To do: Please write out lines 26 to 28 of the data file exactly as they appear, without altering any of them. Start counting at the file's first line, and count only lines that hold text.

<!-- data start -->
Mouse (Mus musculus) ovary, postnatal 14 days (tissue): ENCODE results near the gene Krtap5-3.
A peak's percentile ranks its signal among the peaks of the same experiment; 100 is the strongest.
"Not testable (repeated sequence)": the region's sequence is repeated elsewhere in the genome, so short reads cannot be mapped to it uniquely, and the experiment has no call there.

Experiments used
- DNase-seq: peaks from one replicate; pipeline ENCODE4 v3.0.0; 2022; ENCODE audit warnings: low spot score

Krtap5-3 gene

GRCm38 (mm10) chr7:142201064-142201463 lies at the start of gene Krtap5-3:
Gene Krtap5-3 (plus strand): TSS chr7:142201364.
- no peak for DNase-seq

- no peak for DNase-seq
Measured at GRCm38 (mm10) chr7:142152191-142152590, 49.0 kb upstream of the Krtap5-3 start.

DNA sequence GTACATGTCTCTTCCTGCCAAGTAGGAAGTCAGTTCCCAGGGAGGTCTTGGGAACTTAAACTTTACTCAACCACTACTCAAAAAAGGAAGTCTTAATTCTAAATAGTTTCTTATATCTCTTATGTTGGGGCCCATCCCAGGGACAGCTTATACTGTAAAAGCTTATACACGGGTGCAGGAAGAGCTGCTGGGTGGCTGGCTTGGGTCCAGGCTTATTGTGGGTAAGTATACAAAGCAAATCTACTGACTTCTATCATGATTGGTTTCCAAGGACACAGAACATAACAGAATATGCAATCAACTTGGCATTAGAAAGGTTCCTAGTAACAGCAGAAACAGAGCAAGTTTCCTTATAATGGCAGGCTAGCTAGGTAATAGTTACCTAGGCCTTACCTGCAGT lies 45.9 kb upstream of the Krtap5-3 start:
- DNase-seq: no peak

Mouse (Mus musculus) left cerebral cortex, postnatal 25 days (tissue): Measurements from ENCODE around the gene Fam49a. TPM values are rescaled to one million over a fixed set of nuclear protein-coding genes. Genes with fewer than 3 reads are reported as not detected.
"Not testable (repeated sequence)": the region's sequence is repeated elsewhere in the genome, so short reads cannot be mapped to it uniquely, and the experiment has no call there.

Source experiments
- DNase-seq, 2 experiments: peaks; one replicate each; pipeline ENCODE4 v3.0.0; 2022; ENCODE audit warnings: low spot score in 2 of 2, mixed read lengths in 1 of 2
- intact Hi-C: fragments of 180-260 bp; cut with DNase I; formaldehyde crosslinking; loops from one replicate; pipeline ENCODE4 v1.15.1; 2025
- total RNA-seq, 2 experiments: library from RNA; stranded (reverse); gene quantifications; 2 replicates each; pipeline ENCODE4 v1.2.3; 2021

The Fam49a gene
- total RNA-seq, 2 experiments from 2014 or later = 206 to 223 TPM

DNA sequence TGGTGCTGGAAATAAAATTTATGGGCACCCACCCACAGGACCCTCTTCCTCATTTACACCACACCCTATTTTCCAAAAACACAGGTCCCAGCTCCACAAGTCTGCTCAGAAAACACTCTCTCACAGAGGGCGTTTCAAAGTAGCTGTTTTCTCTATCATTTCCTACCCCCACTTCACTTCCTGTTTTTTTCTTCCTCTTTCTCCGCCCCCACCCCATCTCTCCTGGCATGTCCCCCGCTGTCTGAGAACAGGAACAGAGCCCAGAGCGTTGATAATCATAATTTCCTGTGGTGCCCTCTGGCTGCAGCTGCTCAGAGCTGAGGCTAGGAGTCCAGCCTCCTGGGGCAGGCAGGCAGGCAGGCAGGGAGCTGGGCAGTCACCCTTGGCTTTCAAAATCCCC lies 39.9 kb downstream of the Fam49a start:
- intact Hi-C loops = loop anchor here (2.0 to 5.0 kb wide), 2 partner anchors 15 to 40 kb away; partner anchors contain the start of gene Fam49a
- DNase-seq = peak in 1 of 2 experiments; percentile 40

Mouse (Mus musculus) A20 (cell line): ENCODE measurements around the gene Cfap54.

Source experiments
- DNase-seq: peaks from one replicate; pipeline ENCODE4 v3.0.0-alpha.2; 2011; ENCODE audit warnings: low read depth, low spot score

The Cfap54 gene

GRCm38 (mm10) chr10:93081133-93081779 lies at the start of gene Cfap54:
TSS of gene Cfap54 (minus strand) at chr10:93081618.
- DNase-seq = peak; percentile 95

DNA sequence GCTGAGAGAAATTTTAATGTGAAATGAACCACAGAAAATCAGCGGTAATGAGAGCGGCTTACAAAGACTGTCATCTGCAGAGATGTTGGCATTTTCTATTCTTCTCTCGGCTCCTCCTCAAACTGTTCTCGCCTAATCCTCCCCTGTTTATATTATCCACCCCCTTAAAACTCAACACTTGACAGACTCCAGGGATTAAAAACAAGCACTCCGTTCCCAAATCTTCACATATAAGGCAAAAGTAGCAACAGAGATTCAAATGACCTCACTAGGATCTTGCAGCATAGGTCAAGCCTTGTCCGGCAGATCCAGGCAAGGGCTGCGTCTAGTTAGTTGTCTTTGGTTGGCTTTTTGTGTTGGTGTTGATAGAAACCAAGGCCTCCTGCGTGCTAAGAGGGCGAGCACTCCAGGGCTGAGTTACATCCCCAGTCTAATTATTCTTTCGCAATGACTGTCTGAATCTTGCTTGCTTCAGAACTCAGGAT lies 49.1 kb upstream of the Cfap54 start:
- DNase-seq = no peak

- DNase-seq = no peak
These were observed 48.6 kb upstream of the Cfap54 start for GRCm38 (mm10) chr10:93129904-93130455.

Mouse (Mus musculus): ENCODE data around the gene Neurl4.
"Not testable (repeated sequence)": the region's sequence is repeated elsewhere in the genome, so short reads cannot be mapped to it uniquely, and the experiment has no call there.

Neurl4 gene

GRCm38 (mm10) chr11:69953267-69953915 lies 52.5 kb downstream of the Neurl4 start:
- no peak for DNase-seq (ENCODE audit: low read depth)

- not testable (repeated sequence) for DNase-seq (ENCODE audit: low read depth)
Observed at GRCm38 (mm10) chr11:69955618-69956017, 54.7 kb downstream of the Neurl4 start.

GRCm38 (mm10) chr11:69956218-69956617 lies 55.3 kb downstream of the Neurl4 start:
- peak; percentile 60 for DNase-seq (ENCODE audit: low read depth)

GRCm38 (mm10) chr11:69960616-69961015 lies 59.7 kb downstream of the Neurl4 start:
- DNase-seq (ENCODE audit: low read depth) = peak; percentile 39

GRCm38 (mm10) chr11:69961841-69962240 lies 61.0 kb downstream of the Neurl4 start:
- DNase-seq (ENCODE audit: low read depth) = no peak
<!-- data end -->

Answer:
Source experiments
- DNase-seq: peaks from one replicate; pipeline ENCODE4 v3.0.0-alpha.2; 2011; ENCODE audit warnings: low read depth, low spot score

The Cfap54 gene